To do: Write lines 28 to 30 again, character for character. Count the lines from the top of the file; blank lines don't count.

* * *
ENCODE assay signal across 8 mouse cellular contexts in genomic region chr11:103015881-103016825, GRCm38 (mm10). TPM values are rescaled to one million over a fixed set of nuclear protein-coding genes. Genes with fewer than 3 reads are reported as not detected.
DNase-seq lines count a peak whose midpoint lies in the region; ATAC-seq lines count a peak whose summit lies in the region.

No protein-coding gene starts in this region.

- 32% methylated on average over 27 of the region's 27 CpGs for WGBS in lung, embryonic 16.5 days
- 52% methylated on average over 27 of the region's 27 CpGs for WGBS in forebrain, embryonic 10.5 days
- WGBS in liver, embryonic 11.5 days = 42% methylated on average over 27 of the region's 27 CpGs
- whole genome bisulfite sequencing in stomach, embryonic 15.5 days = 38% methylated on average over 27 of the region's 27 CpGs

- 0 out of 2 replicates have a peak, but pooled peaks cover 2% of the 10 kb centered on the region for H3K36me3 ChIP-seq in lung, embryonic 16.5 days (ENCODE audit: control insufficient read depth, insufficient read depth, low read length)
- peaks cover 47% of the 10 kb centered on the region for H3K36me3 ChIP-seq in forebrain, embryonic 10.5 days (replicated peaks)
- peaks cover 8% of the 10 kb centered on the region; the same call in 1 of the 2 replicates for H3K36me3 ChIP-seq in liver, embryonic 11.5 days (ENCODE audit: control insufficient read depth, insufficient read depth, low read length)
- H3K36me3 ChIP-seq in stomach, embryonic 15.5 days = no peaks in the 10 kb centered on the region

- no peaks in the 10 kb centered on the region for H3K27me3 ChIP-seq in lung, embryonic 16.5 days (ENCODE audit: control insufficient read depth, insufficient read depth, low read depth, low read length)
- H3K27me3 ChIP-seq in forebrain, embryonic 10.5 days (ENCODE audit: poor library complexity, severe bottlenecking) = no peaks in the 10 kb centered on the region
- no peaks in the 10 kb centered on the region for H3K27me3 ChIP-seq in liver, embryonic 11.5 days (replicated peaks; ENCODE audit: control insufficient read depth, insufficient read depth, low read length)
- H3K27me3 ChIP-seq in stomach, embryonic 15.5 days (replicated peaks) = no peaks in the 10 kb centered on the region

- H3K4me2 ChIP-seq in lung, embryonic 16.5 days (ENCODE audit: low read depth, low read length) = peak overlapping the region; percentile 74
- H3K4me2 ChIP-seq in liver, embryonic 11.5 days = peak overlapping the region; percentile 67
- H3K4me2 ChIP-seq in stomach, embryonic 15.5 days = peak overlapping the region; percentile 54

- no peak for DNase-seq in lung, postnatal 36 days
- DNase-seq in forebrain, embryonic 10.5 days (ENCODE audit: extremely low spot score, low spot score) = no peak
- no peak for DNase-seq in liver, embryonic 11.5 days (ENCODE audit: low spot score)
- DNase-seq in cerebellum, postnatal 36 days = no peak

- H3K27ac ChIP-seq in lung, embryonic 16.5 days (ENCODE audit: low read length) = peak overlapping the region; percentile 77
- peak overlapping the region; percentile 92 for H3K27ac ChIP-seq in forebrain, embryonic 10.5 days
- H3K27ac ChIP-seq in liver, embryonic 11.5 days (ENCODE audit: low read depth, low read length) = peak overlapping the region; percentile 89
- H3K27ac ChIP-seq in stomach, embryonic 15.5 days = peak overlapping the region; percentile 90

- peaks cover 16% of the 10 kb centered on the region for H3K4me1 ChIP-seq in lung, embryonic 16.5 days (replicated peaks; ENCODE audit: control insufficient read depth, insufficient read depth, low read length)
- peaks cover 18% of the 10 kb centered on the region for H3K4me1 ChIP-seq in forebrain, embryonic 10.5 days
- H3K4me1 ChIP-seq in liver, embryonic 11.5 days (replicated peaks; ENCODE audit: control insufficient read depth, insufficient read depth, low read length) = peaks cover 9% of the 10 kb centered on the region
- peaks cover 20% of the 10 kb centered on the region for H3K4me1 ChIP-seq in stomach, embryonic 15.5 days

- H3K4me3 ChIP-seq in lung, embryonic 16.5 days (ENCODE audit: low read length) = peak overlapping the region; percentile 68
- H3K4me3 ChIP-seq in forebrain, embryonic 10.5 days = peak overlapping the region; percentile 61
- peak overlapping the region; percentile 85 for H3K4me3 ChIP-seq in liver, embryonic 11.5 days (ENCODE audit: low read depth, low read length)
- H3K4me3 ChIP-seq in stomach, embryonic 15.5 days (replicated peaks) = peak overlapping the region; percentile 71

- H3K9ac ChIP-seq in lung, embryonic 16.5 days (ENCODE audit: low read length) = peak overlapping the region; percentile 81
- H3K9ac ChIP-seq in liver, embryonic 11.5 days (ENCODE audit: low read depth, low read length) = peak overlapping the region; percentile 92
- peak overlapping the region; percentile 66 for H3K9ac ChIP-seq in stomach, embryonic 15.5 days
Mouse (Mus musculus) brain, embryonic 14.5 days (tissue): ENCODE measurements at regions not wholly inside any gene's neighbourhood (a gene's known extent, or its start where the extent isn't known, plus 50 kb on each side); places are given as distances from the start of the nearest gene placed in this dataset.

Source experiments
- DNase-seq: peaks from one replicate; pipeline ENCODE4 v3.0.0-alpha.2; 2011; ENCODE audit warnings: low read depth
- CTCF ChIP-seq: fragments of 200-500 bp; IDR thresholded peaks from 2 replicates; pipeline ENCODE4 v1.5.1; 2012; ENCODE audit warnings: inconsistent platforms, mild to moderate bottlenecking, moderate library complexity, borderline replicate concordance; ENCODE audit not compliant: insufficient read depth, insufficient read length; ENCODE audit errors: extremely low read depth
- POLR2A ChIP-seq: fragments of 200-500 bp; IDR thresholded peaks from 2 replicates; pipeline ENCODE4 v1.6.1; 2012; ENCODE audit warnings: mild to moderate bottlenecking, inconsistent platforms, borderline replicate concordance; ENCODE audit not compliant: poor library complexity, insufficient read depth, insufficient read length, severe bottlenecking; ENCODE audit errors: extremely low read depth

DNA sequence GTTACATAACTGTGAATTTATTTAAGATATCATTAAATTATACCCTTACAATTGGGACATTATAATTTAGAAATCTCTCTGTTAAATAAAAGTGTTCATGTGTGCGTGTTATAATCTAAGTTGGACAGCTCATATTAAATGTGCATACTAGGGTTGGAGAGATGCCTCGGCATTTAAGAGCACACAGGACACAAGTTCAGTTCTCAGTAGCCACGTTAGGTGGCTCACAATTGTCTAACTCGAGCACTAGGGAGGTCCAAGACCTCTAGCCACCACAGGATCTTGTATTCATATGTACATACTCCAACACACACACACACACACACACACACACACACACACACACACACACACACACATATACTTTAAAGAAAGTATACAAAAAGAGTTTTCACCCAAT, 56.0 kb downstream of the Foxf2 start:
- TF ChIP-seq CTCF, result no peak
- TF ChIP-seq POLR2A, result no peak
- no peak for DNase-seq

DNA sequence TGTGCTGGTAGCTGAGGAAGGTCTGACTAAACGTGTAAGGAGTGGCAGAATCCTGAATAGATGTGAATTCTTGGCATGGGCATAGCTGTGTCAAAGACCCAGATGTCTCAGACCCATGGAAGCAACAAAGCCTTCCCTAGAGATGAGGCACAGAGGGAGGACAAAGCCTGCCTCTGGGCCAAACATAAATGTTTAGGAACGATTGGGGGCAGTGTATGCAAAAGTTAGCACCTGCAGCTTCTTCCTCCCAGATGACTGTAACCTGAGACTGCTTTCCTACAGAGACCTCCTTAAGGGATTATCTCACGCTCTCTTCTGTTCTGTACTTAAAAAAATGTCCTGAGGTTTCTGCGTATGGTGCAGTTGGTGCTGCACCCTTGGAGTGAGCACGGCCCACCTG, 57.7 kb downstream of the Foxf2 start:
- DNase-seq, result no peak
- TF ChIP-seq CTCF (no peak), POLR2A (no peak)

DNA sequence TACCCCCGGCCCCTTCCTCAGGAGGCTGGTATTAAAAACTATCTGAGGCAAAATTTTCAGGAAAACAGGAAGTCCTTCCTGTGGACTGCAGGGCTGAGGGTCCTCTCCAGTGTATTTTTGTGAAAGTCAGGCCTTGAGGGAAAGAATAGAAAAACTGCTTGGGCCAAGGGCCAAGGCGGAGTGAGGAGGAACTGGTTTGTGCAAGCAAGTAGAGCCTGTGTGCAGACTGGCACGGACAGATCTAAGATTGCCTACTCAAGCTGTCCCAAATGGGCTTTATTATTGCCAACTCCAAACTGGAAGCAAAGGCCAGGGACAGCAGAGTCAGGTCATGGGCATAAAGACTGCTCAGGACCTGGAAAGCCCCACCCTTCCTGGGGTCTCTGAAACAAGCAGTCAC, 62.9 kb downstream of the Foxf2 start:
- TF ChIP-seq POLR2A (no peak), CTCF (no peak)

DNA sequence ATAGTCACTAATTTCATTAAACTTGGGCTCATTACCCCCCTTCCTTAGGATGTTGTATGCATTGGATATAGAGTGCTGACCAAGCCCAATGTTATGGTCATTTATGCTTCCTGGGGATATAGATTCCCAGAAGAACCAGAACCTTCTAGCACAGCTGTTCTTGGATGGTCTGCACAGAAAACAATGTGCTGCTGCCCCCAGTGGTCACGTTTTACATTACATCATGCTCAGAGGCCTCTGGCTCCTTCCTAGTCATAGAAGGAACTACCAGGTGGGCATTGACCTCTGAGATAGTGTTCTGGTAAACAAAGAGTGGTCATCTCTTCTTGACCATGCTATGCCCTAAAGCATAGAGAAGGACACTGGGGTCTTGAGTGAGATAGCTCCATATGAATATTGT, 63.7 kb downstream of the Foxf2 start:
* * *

- peaks cover 18% of the 10 kb centered on the region for H3K4me1 ChIP-seq in forebrain, embryonic 10.5 days
- H3K4me1 ChIP-seq in liver, embryonic 11.5 days (replicated peaks; ENCODE audit: control insufficient read depth, insufficient read depth, low read length) = peaks cover 9% of the 10 kb centered on the region
- peaks cover 20% of the 10 kb centered on the region for H3K4me1 ChIP-seq in stomach, embryonic 15.5 days